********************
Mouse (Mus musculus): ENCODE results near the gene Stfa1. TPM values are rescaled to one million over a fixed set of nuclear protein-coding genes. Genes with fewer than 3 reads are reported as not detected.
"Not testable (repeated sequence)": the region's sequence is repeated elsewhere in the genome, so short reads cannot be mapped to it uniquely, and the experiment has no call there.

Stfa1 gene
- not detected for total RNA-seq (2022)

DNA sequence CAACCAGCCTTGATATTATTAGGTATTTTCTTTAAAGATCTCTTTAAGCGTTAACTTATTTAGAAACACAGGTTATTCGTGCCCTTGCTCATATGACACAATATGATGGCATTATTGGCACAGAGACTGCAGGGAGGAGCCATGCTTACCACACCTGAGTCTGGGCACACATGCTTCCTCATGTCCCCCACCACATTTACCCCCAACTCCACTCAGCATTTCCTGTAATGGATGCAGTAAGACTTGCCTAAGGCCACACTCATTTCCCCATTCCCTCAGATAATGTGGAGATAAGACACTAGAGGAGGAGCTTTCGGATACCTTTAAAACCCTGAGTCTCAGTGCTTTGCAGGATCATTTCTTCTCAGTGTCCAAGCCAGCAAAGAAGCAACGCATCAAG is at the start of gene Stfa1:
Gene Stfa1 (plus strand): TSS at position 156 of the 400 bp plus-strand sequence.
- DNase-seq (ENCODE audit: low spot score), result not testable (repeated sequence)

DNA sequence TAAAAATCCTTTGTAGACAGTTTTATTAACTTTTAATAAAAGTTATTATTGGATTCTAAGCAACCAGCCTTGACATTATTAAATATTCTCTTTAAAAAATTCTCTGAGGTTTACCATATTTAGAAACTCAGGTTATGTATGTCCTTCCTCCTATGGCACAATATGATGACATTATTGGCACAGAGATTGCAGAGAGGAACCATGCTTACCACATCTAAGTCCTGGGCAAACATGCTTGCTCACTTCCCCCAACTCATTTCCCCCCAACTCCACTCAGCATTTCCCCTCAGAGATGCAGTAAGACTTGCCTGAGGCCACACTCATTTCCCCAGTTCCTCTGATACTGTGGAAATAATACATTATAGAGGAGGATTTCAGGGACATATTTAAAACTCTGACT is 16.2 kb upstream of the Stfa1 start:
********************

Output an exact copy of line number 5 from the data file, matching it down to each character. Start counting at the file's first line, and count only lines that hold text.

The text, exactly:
DNA sequence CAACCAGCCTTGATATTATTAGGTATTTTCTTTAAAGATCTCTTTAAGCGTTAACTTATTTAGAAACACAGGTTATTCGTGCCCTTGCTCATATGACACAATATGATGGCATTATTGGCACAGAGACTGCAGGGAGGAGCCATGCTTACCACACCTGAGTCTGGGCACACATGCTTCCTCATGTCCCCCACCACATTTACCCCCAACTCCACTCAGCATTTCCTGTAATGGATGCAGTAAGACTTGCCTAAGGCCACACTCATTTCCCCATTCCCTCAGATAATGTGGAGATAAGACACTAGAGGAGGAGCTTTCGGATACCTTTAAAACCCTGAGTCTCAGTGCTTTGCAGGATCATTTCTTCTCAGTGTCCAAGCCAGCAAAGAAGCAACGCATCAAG is at the start of gene Stfa1: